CDC Director Says Human Behavior Played Into Shortening Recommended Isolation Period For COVID Cases

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Dr. Rochelle Walensky, Director of the Centers for Disease Control and Prevention, acknowledged Wednesday that human behavior was a major factor in the new guidelines for how long coronavirus patients should be kept quarantined.

Walensky appeared on CNN to answer questions about the CDC’s recommendation for reducing its recommended isolation time from 10 days down to 5 days for those who have tested positive for COVID-19 but are not symptomatic. Walensky stated that most cases of the virus were transmitted within the first few days after symptoms develop.

Walensky added that “people must get back to work”, and said that the behavioral science aspect was also involved. Kaitlan Collins, the fill-in anchor, said that it sounded like the decision was as much about business as science.

Walensky stated that it had a lot to do with how people were able to accept the disease. He said studies have shown that most Americans don’t isolate when they are “need.” “And so, we really wanted to make sure we had guidance in the moment — where there was going to be a lot disease — that people could adhere to, that people would willingly follow and that spoke specifically about when people are maximally infectious.”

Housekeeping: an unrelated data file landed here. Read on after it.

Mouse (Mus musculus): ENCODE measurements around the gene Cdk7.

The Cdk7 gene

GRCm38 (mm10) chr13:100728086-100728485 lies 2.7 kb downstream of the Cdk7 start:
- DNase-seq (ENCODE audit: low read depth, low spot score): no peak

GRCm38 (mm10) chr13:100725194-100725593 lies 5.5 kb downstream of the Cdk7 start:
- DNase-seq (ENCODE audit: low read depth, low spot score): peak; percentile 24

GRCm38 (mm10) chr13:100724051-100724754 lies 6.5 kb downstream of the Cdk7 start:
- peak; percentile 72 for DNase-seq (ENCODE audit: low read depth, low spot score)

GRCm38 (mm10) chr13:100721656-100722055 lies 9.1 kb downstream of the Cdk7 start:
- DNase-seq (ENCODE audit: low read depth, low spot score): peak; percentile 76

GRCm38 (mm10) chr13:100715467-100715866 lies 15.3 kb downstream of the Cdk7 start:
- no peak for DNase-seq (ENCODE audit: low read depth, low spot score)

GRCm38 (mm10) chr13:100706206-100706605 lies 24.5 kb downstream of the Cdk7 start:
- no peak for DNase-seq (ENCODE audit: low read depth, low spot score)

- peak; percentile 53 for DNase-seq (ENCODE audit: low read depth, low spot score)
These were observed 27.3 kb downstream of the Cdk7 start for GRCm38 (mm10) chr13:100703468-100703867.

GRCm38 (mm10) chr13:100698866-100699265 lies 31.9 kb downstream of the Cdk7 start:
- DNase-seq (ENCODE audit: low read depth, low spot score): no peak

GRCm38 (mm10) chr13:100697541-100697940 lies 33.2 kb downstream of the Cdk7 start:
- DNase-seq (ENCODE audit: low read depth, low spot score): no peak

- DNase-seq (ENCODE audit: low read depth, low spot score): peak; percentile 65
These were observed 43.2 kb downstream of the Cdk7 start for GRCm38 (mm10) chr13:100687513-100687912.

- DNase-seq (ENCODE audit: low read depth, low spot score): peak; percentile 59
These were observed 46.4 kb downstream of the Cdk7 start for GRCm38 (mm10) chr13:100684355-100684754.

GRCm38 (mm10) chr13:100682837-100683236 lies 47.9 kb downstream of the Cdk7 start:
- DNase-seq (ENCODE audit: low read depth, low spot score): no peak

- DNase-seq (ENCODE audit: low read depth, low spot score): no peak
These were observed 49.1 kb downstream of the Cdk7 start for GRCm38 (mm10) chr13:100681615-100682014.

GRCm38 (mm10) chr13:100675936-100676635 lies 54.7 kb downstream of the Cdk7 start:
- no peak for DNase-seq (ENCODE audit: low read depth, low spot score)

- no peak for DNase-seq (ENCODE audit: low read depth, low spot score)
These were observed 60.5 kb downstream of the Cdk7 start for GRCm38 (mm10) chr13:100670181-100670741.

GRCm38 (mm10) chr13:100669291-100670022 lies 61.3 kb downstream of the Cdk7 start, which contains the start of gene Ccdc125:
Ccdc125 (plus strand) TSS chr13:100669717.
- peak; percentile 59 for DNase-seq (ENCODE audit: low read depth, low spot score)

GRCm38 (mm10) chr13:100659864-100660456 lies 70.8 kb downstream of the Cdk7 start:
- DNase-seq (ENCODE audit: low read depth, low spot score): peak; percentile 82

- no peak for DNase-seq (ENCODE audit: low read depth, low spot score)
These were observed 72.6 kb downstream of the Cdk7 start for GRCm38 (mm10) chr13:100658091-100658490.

Walensky’s comments and the CDC shift come amid a spike in cases across the country, a majority of which are from the omicron version. Walensky stated that although the omicron variant of the disease is highly transmissible, many cases are mildly or absent symptomatically. This is especially true for those who have been immunized.

Dr. Anthony Fauci, President Biden’s top physician adviser, made similar comments last week. He said they didn’t want “so many people out” given the record-setting volume of cases over recent weeks. Walensky received a Delta Air Lines letter this week asking that the quarantine period be reduced to five days for fully vaccinated people. The earlier guidelines were outdated.

After her comments, Walensky was criticized by both sides. Progressives who pushed for restrictions said it was reckless and an attempt to appease corporations such as Delta. Others on the right claimed the same logic used by President Trump and Republicans last January was dangerous and placed profits above people. Others hoped that the CDC’s reversal would encourage others to reconsider federal health measures like allowing children to wear masks at school.